Epilepsy is Spencer’s specialty, and the technology helps him track the origin of seizures. He’ll cut open a patient’s skull and—with the help of people like Constable and Papademetris—implant a grid over the brain, leaving it there for 10 days while he monitors brain activity. During that time the patient’s epilepsy drugs are withdrawn, and the monitor lets Spencer see which parts of the brain are initiating seizures. Information is collated with the patient’s CT scans to find the problem spot, which Spencer can locate on the axes of the grid as a player might do in a game of electronic Battleship. Electrical stimulation, again guided by imaging, identifies such critical function regions as language. He’ll go back into the patient’s brain and resect diseased areas, sparing function.
Two operating rooms at Smilow Cancer Hospital at Yale-New Haven have MRIs specially built for surgery, including the world’s first combination intraoperative MRI/endovascular suite. There, Spencer’s neurovascular faculty uses the MRI and a biplane angiography device that produces 3-D images of the blood vessels in the brain. He says the improved images have drastically changed the treatment of brain aneurysms. Ten years ago, 90 percent of arterial bulges were controlled by placing clips on them. Today, aneurysms are more often secured internally by coils inserted by a microcatheter—a safer, less-invasive method—and the use of clips has fallen to between 30 and 40 percent.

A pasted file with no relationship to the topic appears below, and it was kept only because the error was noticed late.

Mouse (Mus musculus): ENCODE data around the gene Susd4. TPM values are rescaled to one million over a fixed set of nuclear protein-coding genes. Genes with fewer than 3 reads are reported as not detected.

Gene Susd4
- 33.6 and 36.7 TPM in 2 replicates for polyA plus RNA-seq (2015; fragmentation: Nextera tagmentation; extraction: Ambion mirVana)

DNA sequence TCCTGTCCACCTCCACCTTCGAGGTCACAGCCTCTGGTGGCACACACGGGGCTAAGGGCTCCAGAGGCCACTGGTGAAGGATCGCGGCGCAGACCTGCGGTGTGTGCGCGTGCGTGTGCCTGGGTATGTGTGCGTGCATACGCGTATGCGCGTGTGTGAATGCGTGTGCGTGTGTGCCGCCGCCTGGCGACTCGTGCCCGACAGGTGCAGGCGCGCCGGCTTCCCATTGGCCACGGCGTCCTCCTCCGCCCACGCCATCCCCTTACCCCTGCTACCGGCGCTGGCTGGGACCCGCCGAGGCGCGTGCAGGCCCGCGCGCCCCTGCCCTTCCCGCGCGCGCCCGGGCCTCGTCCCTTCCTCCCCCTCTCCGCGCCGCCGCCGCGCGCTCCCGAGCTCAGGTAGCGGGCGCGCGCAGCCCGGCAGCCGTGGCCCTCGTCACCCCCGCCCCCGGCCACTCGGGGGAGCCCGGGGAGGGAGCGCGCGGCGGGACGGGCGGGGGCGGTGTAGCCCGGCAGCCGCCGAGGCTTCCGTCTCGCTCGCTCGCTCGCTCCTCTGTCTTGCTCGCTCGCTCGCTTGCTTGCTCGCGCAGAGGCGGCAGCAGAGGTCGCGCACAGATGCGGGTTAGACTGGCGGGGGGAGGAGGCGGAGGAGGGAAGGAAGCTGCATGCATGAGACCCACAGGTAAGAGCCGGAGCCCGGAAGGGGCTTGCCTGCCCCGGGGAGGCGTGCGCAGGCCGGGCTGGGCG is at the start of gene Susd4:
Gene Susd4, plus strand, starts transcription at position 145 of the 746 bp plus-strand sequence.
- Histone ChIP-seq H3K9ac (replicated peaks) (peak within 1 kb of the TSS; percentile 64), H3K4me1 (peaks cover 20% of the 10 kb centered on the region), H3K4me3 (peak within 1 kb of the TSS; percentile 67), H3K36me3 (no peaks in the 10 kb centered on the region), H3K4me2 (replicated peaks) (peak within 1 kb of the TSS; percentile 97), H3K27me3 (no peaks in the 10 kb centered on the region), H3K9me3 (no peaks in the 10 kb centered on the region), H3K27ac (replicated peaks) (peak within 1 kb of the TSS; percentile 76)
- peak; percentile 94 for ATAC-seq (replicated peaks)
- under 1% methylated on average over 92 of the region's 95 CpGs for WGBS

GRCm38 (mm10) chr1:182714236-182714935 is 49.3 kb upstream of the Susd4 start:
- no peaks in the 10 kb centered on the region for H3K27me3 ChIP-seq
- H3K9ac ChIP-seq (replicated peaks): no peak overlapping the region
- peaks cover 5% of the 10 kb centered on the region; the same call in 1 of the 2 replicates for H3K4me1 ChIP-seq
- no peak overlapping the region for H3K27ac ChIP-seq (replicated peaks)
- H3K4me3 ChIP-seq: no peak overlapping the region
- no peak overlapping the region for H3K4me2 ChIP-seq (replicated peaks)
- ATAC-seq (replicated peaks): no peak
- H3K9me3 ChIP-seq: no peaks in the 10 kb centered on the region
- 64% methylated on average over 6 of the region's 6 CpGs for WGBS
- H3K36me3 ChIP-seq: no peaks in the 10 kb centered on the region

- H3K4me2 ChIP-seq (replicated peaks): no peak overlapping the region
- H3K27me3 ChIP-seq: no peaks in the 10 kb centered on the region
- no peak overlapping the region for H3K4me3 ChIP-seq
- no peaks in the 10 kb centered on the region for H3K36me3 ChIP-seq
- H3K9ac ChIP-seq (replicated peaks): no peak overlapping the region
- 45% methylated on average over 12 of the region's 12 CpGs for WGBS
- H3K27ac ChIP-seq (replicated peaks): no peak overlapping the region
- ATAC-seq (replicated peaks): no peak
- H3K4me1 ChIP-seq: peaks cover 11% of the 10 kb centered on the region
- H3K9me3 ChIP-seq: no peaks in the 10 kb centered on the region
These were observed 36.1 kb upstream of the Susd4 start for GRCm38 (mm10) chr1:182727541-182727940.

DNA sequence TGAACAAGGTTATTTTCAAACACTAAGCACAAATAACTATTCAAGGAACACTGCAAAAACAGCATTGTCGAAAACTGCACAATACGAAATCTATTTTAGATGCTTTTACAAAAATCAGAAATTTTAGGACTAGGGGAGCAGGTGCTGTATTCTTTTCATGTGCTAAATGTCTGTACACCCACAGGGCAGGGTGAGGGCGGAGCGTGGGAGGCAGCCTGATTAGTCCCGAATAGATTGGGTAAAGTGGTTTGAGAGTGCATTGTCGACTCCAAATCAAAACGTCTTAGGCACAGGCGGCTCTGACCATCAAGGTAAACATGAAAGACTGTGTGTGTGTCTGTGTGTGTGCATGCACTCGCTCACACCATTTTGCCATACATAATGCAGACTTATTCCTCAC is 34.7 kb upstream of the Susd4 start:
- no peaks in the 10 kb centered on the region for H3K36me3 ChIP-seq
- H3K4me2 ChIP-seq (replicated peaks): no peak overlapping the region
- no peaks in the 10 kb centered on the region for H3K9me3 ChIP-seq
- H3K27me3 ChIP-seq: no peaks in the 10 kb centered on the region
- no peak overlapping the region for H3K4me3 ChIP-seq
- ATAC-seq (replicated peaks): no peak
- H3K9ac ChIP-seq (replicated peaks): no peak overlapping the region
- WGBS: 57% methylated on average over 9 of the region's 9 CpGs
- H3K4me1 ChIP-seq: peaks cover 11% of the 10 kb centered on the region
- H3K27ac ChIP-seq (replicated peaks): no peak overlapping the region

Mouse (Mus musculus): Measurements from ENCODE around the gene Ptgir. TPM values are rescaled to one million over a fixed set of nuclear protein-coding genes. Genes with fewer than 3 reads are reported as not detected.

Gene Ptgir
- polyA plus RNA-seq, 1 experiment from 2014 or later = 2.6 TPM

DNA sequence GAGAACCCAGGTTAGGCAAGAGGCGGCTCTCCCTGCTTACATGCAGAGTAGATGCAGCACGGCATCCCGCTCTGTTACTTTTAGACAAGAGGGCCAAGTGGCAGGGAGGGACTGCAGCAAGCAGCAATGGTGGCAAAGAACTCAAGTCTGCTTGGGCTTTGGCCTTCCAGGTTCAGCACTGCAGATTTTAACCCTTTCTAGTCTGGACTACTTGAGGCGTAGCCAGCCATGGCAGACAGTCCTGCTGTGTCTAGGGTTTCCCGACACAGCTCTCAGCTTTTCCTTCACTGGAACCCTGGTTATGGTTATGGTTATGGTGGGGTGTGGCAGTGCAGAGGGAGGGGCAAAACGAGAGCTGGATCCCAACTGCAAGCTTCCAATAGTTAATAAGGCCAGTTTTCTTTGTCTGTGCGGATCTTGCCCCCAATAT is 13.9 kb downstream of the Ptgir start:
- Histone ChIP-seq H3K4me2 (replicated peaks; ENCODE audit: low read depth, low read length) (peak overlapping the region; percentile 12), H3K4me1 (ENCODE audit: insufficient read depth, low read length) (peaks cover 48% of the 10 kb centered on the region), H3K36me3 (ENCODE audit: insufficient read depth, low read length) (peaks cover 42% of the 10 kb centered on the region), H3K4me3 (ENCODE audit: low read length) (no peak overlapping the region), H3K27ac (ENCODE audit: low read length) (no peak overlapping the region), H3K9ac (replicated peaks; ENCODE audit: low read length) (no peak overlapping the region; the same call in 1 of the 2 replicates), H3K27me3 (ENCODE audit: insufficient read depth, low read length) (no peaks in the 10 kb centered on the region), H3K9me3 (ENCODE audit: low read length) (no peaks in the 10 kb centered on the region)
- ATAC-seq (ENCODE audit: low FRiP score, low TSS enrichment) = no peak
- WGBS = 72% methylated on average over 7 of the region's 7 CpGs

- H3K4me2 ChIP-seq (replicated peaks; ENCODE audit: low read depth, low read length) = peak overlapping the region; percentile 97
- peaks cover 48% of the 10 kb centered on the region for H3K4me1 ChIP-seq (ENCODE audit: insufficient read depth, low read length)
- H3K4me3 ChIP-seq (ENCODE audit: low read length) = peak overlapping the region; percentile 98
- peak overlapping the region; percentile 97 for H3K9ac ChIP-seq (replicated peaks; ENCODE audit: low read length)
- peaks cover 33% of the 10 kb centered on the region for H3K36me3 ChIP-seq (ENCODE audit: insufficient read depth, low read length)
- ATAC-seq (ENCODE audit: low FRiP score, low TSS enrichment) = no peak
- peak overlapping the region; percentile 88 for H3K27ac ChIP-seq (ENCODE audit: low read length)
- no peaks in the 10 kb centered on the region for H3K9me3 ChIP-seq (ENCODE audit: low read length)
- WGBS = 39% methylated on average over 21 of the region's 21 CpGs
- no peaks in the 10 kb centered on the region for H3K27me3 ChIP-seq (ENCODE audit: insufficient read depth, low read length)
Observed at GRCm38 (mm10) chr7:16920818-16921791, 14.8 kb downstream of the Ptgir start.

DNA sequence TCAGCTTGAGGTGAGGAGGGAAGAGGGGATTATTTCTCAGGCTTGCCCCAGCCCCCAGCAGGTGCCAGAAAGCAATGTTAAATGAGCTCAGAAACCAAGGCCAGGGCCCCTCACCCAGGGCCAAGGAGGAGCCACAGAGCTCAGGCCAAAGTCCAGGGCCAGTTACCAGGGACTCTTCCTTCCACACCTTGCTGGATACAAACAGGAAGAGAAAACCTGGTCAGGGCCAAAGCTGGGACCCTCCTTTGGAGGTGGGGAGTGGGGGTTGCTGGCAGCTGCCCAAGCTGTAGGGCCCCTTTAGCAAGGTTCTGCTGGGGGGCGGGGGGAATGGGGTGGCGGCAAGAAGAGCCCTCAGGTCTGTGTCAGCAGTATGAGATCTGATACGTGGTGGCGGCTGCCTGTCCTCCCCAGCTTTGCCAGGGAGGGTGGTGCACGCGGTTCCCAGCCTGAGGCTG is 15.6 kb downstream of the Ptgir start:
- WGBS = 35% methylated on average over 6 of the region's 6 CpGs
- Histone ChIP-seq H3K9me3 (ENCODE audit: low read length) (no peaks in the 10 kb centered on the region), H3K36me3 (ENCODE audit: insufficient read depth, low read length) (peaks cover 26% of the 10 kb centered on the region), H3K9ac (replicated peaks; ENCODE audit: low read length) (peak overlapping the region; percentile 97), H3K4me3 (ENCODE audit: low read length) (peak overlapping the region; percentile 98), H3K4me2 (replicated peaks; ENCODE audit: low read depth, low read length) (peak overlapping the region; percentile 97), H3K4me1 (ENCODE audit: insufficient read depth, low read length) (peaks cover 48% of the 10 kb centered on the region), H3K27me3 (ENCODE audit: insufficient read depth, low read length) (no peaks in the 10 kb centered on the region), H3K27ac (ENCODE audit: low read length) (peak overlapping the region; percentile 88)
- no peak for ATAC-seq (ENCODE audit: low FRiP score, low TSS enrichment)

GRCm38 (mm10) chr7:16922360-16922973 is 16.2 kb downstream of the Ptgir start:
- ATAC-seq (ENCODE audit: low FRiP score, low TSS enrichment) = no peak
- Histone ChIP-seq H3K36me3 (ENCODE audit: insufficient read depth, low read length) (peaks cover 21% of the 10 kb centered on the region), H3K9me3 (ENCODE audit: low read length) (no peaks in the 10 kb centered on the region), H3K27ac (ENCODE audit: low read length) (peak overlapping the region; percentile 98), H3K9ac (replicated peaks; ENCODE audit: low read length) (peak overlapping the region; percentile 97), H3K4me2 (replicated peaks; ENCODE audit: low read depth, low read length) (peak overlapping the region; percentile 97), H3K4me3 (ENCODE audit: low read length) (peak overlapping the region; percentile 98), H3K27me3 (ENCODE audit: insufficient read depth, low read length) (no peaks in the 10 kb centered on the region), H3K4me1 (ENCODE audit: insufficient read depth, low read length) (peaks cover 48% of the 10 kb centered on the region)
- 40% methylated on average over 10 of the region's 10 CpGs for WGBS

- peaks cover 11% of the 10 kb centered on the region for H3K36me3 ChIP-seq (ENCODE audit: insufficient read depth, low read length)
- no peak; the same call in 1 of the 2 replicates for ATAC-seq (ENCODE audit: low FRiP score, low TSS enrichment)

Preventing false positives
While Spencer often uses imaging as a tool during an operation, Liane Philpotts, M.D., chief of breast imaging at Yale, will happily employ it to prevent a false positive. In addition to ultrasound and MR, she says that Yale has the best mammography technology yet: digital breast tomosynthesis.
Tomosynthesis, approved by the Food and Drug Administration in 2011 after trials at Yale and four other medical centers, is the first technology to deliver three-dimensional images in mammography. When used in conjunction with traditional 2-D images, tomosynthesis cuts down false positives by 30 to 40 percent, Philpotts says. It has also increased the rate of cancer detection by up to 20 percent. “Tomosynthesis is a game-changer,” she says. “It’s a win-win.”
Traditional mammograms can’t always distinguish cancerous cells from harmless ones. This lack of clarity is especially problematic in patients—usually younger women—with dense breasts, which have more glandular than fatty tissue. “Fat we can see through,” Philpotts explains. Glandular tissue, however, appears as white on an image, as do cancer cells. “This is one of the limitations of mammography.”